Space science researchers successfully created early-stage blood cells at the China Space Station, a step closer toward finding a way to treat diseases by producing any kind of human cells.
The experiment was conducted after the Tianzhou-6 cargo craft docked with the space station. The cells have been brought back to Earth by the Shenzhou-15 spacecraft on Sunday, along with three taikonauts, or Chinese astronauts.
During the experiment, pluripotent stem cells – a special kind of stem cells that have the potential to grow into all major human cells – were brought into the Wentian lab module on the space station, where some of them successfully grew into hematopoietic stem cells – another kind of stem cells that produce blood cells.
In this way, scientists managed to produce for the first time blood cells in space.
"Actually we have achieved the first goal of our project," said Lei Xiaohua, a researcher at the Institute of Biomedicine and Biotechnology, Shenzhen Institute of Advanced Technology. "And we have a lot to do next."
Lei told China Media Group (CMG) that his team will compare the cells produced in space with cells on Earth, trying to locate the exact genes that control the growing process.
"We will do more studies around stem cells with the Tianzhou-7 and 8 missions," Lei said.
Stem cells are key to the scientific field of "regenerative medicine," which is focused on regenerating human organs, tissues and other parts to heal original parts damaged by aging, disease or accident.
Observing stem cells in space is a hot topic in this field of research because cells, like the entire human bodies, can be affected by the micro-gravity environment in space.
One of the goals of China's manned space program is to search for possible habitable planets, said Cang Huaixing, a chief researcher for the station's scientific experiments, at the Technology and Engineering Center for Space Utilization under the Chinese Academy of Sciences. "The space environment has micro-gravity and high radiation, so how to travel, survive and have children in such an environment is the main task of our research."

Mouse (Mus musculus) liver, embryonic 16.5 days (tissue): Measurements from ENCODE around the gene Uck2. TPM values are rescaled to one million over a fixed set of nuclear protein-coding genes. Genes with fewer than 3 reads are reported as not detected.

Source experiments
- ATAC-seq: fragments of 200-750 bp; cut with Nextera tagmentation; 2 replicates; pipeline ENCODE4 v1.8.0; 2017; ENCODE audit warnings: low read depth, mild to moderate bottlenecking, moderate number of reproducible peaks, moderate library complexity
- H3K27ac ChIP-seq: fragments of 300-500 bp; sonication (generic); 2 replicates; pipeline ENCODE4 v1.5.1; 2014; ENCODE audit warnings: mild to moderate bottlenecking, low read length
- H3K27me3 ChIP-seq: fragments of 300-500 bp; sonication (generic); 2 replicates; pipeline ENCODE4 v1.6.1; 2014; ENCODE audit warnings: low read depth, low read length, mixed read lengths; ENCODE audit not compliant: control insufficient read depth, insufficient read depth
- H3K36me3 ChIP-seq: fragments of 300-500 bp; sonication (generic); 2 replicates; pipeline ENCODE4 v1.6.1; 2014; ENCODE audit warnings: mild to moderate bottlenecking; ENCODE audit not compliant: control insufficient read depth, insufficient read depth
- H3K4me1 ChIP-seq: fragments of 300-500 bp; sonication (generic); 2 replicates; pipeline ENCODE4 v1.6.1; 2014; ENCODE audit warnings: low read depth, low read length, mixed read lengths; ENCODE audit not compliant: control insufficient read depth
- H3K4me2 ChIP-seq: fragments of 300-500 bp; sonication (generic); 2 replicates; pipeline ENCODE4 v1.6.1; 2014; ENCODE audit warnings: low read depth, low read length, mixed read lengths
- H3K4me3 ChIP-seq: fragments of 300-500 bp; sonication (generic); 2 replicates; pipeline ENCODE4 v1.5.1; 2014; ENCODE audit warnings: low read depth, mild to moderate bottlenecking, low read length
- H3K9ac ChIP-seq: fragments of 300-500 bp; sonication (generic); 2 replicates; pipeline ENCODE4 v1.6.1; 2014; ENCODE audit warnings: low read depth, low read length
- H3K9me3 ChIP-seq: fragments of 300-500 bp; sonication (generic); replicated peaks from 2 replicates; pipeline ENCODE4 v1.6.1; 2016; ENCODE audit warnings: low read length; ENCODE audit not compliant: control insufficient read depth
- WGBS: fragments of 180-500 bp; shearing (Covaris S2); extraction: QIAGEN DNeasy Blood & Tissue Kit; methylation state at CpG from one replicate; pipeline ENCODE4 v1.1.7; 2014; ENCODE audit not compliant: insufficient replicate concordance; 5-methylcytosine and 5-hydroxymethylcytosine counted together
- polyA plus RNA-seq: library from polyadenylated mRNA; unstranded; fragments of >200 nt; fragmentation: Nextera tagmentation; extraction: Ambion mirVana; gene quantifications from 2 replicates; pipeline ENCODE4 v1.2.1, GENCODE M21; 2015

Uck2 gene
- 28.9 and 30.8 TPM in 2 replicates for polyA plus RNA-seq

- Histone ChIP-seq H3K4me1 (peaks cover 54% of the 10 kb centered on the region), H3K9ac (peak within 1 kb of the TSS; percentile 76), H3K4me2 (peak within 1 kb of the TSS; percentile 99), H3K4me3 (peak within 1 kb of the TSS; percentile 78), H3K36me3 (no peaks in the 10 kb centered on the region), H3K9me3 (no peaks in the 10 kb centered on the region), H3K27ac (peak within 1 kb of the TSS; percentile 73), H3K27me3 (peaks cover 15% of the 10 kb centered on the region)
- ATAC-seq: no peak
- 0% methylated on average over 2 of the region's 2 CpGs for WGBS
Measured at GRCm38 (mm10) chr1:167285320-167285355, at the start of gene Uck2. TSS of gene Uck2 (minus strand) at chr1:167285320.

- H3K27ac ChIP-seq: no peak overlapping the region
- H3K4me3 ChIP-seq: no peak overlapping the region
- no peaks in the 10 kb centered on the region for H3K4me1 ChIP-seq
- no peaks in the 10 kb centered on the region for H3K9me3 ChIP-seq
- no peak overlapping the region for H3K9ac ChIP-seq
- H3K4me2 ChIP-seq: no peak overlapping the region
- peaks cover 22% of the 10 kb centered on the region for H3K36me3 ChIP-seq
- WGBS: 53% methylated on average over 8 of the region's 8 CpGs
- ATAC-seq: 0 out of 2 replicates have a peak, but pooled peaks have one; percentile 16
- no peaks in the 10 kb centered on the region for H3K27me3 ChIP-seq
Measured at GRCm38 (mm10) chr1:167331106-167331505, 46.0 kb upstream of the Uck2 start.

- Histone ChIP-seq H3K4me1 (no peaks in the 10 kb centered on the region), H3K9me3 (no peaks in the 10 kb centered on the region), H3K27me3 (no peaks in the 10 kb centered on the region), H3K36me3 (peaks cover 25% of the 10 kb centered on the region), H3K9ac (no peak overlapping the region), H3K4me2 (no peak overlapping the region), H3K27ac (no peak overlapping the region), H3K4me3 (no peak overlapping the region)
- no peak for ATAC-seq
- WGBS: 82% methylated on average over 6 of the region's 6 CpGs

Dozens of other experiments
The Shenzhou-15 crew also successfully obtained three-dimensional structural images of their skin cells with the country's self-developed two-photon microscope.
This achievement, the first of its kind worldwide, marked the success of the in-orbit verification of the two-photon microscope, providing a promising tool for future health monitoring of taikonauts in orbit.
China also successfully performed the first in-orbit ignition test in the Mengtian space lab module's combustion cabinet during the Shenzhou-15 mission.
The test verified the functions of the experimental combustion system of the space station and the accuracy and feasibility of the overall experiment process.
In addition, it is worth mentioning that the operation of the country's Stirling thermoelectric convertor passed its in-orbit verification. The heat-to-electricity converter showed an internationally advanced conversion efficiency during its smooth operation, according to the China Manned Space Agency (CMSA).
China also completed in-orbit experiments on liquid metal thermal management on its space station for the first time ever during the Shenzhou-15 mission.
These experiments verified a series of key technologies concerning bismuth-based metal in micro-gravity, such as controlled melting, expansion and convection heat transfer.
As of May 29, the Shenzhou-15 crew had conducted eight human factors engineering research activities, 28 space medical experiments and 38 space science experiments covering life ecology, material science and fluid mechanics, and obtained valuable experimental data.